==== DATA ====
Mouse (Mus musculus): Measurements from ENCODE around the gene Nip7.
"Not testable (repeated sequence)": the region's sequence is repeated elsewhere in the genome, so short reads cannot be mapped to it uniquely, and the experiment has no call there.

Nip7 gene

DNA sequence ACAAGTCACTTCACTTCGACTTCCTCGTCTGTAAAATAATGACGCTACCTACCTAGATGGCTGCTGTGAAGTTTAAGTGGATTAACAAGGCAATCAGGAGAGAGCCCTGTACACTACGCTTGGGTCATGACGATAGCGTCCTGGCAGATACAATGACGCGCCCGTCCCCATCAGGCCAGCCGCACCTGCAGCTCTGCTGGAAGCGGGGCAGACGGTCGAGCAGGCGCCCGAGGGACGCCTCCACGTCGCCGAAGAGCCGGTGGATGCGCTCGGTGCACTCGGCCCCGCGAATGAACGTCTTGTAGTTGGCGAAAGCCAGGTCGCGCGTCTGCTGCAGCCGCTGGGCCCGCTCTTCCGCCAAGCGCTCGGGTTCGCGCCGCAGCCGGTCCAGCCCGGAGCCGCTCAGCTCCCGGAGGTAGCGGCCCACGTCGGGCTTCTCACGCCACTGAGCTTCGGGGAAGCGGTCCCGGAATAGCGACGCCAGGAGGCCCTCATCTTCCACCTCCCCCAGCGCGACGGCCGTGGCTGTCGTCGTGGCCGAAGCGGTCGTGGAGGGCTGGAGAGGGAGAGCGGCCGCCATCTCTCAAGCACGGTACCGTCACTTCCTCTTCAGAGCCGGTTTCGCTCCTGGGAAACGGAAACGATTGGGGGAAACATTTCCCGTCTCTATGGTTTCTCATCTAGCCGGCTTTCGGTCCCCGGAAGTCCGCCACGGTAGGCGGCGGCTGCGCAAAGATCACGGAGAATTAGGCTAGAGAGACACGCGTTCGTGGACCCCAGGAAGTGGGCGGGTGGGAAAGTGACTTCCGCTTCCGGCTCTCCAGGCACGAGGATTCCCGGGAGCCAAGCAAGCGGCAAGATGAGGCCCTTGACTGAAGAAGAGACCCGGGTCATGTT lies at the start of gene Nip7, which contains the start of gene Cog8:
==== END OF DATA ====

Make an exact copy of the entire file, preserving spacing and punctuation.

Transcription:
Mouse (Mus musculus): Measurements from ENCODE around the gene Nip7.
"Not testable (repeated sequence)": the region's sequence is repeated elsewhere in the genome, so short reads cannot be mapped to it uniquely, and the experiment has no call there.

Nip7 gene

DNA sequence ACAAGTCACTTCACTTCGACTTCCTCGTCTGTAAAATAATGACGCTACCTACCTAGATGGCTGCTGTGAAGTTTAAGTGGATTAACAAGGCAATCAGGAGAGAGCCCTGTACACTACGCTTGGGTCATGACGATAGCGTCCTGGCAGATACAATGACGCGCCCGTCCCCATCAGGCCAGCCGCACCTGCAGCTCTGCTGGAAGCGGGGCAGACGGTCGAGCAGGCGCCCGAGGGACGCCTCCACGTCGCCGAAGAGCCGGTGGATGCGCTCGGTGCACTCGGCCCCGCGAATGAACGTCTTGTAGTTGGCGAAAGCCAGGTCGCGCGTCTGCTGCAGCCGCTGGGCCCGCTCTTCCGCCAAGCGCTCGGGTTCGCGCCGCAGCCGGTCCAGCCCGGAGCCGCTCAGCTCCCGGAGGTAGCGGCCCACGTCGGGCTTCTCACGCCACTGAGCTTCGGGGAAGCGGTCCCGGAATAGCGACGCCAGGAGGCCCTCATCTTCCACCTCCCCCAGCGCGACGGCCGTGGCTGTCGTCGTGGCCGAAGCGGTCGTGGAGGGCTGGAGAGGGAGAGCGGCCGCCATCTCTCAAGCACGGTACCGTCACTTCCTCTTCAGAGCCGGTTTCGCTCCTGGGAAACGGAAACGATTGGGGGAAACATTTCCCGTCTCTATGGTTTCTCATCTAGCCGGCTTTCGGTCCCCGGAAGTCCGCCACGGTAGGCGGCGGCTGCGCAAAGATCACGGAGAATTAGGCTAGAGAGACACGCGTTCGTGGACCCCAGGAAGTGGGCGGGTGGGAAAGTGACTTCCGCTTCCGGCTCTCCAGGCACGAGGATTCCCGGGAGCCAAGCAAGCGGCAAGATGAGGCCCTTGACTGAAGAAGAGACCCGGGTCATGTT lies at the start of gene Nip7, which contains the start of gene Cog8: